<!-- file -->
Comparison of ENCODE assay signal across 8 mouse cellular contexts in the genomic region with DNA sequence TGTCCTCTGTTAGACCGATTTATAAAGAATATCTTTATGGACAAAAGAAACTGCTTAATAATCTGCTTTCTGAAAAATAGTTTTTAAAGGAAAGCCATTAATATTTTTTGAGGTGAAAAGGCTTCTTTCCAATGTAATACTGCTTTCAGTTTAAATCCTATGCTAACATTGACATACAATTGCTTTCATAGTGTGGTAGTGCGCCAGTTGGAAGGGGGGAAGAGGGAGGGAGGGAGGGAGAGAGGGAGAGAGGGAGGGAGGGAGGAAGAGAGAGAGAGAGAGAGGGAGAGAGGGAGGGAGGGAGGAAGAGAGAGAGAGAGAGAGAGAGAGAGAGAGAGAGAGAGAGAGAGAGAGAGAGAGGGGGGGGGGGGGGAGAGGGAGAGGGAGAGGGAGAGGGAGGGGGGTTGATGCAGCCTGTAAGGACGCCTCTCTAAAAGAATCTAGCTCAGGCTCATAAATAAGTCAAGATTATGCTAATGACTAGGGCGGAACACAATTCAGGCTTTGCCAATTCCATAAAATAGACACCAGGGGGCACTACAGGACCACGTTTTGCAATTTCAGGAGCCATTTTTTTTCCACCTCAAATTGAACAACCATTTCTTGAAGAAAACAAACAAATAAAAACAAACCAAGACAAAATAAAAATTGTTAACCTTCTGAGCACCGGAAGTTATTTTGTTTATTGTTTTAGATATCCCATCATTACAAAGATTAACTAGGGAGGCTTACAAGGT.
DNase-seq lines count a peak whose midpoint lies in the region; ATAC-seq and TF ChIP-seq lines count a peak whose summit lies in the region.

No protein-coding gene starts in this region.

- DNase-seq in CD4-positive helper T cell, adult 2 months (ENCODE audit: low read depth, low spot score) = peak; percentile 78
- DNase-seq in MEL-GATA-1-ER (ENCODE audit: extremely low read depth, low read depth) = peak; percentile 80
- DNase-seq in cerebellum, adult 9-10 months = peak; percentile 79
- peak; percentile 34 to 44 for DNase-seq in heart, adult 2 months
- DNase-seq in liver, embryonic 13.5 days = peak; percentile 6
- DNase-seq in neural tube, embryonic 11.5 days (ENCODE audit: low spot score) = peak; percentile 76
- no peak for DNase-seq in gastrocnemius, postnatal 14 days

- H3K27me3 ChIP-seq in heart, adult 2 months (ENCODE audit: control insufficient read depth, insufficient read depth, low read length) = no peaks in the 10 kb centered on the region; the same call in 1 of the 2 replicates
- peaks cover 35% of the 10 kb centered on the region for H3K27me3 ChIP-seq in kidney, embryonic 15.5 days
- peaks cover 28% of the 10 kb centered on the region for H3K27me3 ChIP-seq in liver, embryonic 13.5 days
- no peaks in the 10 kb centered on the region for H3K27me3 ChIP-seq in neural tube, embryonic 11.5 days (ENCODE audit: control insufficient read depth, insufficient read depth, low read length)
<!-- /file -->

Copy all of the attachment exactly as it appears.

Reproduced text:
Comparison of ENCODE assay signal across 8 mouse cellular contexts in the genomic region with DNA sequence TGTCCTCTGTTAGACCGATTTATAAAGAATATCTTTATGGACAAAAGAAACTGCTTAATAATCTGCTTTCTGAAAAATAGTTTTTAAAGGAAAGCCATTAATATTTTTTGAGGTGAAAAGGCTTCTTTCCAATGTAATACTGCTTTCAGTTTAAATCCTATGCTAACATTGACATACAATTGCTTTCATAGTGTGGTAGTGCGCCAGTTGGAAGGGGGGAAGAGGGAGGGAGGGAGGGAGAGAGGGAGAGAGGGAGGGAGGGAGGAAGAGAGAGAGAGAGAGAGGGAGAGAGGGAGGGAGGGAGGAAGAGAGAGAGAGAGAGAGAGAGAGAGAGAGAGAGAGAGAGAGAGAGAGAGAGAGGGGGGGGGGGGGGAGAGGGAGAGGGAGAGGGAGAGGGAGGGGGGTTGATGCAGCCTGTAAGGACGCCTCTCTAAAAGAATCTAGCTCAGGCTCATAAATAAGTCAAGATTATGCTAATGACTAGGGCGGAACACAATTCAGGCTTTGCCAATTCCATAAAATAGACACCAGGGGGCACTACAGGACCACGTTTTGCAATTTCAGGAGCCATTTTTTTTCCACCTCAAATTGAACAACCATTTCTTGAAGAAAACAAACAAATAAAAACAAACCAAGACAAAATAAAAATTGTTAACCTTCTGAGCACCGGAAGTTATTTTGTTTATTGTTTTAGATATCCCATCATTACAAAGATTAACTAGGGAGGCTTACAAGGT.
DNase-seq lines count a peak whose midpoint lies in the region; ATAC-seq and TF ChIP-seq lines count a peak whose summit lies in the region.

No protein-coding gene starts in this region.

- DNase-seq in CD4-positive helper T cell, adult 2 months (ENCODE audit: low read depth, low spot score) = peak; percentile 78
- DNase-seq in MEL-GATA-1-ER (ENCODE audit: extremely low read depth, low read depth) = peak; percentile 80
- DNase-seq in cerebellum, adult 9-10 months = peak; percentile 79
- peak; percentile 34 to 44 for DNase-seq in heart, adult 2 months
- DNase-seq in liver, embryonic 13.5 days = peak; percentile 6
- DNase-seq in neural tube, embryonic 11.5 days (ENCODE audit: low spot score) = peak; percentile 76
- no peak for DNase-seq in gastrocnemius, postnatal 14 days

- H3K27me3 ChIP-seq in heart, adult 2 months (ENCODE audit: control insufficient read depth, insufficient read depth, low read length) = no peaks in the 10 kb centered on the region; the same call in 1 of the 2 replicates
- peaks cover 35% of the 10 kb centered on the region for H3K27me3 ChIP-seq in kidney, embryonic 15.5 days
- peaks cover 28% of the 10 kb centered on the region for H3K27me3 ChIP-seq in liver, embryonic 13.5 days
- no peaks in the 10 kb centered on the region for H3K27me3 ChIP-seq in neural tube, embryonic 11.5 days (ENCODE audit: control insufficient read depth, insufficient read depth, low read length)